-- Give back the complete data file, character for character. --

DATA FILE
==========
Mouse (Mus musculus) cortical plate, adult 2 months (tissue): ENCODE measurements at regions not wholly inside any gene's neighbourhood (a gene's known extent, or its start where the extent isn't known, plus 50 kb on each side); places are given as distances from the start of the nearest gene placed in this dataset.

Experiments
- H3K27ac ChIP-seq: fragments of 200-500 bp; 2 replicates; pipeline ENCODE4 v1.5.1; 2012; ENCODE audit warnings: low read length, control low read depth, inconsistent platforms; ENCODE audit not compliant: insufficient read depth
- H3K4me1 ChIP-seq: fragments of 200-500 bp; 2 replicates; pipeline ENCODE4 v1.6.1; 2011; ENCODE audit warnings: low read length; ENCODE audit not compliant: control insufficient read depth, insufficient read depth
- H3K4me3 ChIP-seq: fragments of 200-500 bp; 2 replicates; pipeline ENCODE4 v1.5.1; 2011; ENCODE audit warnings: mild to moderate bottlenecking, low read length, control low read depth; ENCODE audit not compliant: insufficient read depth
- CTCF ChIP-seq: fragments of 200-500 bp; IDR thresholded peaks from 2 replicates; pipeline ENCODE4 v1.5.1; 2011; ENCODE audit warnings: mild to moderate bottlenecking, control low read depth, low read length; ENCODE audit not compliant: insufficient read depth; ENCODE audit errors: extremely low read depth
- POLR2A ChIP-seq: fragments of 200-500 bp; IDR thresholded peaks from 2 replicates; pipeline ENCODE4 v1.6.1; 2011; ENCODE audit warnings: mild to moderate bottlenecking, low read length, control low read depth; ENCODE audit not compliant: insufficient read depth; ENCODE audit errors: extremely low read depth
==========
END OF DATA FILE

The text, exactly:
Mouse (Mus musculus) cortical plate, adult 2 months (tissue): ENCODE measurements at regions not wholly inside any gene's neighbourhood (a gene's known extent, or its start where the extent isn't known, plus 50 kb on each side); places are given as distances from the start of the nearest gene placed in this dataset.

Experiments
- H3K27ac ChIP-seq: fragments of 200-500 bp; 2 replicates; pipeline ENCODE4 v1.5.1; 2012; ENCODE audit warnings: low read length, control low read depth, inconsistent platforms; ENCODE audit not compliant: insufficient read depth
- H3K4me1 ChIP-seq: fragments of 200-500 bp; 2 replicates; pipeline ENCODE4 v1.6.1; 2011; ENCODE audit warnings: low read length; ENCODE audit not compliant: control insufficient read depth, insufficient read depth
- H3K4me3 ChIP-seq: fragments of 200-500 bp; 2 replicates; pipeline ENCODE4 v1.5.1; 2011; ENCODE audit warnings: mild to moderate bottlenecking, low read length, control low read depth; ENCODE audit not compliant: insufficient read depth
- CTCF ChIP-seq: fragments of 200-500 bp; IDR thresholded peaks from 2 replicates; pipeline ENCODE4 v1.5.1; 2011; ENCODE audit warnings: mild to moderate bottlenecking, control low read depth, low read length; ENCODE audit not compliant: insufficient read depth; ENCODE audit errors: extremely low read depth
- POLR2A ChIP-seq: fragments of 200-500 bp; IDR thresholded peaks from 2 replicates; pipeline ENCODE4 v1.6.1; 2011; ENCODE audit warnings: mild to moderate bottlenecking, low read length, control low read depth; ENCODE audit not compliant: insufficient read depth; ENCODE audit errors: extremely low read depth